We must build a testing and treatment system that will provide the best, personalized approach for each patient and continuously learn from every patient. (How/Architecture)

Every advanced cancer patient’s disease has evolved through many mutations that make it unique. Their cancer must therefore be treated with an equally unique personalized combination of therapies, administered in a strategic sequence, with personalized dosing. To answer the treatment decision, we should first have a database where we can bring all the patient cases together and try to find a good match for this patient. But the uniqueness of each personalized treatment means there may be no detailed data or evidence to support the decision in advance. The opportunity then is to run each treatment decision as a prospective experiment and see the outcome. We must create a platform to manage the flow of data.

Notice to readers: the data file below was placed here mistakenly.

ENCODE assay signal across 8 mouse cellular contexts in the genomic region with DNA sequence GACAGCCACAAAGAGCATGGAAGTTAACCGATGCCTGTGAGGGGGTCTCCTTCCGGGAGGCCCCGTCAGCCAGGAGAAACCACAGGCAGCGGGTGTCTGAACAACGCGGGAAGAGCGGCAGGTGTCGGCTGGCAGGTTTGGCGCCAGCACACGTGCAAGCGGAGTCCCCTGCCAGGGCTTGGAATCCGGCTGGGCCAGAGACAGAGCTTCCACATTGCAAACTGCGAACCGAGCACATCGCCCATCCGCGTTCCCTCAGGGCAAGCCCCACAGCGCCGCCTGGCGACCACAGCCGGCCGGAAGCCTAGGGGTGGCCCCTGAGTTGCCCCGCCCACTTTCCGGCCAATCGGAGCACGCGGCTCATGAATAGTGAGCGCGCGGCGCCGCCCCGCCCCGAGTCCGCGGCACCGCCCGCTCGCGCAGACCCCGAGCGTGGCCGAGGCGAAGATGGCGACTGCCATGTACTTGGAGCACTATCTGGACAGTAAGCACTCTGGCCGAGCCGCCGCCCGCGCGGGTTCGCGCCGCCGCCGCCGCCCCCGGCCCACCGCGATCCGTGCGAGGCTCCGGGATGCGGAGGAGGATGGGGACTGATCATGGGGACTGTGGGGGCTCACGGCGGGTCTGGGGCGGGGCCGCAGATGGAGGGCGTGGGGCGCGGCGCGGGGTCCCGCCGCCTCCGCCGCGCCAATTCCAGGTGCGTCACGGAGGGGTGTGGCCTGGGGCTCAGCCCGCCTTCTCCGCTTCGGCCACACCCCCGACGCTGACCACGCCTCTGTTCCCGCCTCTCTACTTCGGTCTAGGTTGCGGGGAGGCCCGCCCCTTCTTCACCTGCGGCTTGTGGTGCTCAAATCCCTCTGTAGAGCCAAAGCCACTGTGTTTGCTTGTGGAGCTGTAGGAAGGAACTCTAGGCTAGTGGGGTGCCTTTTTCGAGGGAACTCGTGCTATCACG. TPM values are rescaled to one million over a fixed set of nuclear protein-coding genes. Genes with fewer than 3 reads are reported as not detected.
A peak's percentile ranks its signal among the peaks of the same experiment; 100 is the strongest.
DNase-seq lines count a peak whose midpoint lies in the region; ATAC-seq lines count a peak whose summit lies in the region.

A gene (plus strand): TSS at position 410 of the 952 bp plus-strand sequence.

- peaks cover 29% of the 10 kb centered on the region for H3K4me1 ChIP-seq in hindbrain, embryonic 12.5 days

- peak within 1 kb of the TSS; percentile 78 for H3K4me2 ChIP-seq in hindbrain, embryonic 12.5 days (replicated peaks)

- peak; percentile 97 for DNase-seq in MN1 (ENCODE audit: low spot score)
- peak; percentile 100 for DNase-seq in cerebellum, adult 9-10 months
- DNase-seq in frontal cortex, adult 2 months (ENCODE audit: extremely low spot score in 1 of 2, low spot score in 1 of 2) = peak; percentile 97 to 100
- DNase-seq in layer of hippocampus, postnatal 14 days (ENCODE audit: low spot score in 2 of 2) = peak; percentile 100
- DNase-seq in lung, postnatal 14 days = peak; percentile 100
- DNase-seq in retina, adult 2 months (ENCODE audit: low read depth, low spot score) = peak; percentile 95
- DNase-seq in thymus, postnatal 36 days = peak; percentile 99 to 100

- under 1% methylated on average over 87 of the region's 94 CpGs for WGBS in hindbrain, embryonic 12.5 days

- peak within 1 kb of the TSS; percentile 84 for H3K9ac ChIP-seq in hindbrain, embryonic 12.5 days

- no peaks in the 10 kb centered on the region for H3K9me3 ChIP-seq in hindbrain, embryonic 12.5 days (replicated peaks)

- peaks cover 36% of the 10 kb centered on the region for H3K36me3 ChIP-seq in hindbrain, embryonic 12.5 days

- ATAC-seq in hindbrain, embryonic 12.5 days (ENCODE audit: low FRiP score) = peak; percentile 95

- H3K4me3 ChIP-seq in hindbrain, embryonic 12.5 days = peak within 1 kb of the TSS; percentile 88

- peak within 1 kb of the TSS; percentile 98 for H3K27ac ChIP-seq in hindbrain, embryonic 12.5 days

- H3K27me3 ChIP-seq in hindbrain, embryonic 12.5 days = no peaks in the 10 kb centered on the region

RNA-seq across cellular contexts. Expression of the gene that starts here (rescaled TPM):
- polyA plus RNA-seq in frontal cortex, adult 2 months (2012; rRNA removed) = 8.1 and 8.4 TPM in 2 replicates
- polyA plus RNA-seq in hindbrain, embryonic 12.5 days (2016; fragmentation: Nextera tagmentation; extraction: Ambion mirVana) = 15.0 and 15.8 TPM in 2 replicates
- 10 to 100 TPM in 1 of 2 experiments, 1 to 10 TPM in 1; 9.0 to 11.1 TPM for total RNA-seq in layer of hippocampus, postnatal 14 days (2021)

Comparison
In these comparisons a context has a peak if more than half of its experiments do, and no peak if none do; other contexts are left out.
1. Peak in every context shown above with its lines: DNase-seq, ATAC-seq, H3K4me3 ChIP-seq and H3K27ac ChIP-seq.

These services represent a disruptive shift in healthcare. (Implementation/Call to action)

This venture will accelerate the disruptive shift from the batch standard of care to personalized treatments, from evidenced-based (randomized clinical trials) to evidence-informed (real world evidence), and from power in large, legacy institutions to patients. It will unfold like other grassroots social movements, such as the Homebrew Computer Club, which was a small group of hobbyists and hackers that came together in the 1970s and led to Apple Computer, or the advocates who drove the FDA to accelerate adoption of new HIV/AIDS drugs. We will grow with an empowered patient here, a doctor there, and a researcher there. It won’t happen in a day. This is a change that will happen because we’re building a system which is fundamentally better for patients, and they will vote with their feet.

Meeting Recording